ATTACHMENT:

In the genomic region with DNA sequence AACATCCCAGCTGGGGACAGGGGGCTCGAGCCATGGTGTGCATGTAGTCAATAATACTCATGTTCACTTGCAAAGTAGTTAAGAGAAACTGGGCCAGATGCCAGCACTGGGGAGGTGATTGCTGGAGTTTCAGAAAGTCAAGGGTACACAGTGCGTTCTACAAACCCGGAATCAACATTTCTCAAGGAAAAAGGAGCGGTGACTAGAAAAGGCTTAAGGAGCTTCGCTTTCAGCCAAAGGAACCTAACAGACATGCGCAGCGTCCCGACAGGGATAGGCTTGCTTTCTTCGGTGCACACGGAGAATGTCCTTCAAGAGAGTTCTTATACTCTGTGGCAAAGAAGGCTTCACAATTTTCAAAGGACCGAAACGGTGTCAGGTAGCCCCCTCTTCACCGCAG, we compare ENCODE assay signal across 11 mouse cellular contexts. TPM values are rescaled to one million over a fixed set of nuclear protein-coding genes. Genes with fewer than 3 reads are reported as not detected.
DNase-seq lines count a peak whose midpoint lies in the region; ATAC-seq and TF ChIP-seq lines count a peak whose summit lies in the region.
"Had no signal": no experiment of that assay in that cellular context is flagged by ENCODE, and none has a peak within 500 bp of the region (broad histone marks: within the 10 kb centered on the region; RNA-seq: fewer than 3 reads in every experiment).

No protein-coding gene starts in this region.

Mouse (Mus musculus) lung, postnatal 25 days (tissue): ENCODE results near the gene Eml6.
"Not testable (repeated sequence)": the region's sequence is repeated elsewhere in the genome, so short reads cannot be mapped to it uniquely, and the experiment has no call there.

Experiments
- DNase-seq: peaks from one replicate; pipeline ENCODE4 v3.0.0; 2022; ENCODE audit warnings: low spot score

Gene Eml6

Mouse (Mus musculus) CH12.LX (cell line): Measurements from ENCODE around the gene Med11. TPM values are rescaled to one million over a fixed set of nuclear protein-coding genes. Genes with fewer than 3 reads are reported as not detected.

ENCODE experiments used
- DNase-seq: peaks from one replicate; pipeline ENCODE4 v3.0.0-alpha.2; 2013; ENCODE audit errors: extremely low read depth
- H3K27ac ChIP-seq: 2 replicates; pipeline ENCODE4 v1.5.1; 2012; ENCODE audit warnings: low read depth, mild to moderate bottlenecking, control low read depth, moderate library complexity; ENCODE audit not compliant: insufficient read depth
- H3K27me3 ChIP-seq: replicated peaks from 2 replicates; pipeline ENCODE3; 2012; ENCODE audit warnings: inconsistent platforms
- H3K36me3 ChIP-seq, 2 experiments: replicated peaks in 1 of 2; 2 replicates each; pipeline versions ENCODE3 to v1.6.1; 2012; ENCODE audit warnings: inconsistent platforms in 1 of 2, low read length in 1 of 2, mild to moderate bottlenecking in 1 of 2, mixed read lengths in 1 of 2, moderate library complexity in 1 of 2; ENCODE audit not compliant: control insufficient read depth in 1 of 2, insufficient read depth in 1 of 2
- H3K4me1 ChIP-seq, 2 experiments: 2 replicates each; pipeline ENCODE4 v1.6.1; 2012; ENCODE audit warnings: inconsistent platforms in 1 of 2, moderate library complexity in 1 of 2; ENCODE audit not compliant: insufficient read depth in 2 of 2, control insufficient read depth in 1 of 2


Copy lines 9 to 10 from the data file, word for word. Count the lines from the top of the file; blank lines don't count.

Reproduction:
Gene Eml6

Mouse (Mus musculus) CH12.LX (cell line): Measurements from ENCODE around the gene Med11. TPM values are rescaled to one million over a fixed set of nuclear protein-coding genes. Genes with fewer than 3 reads are reported as not detected.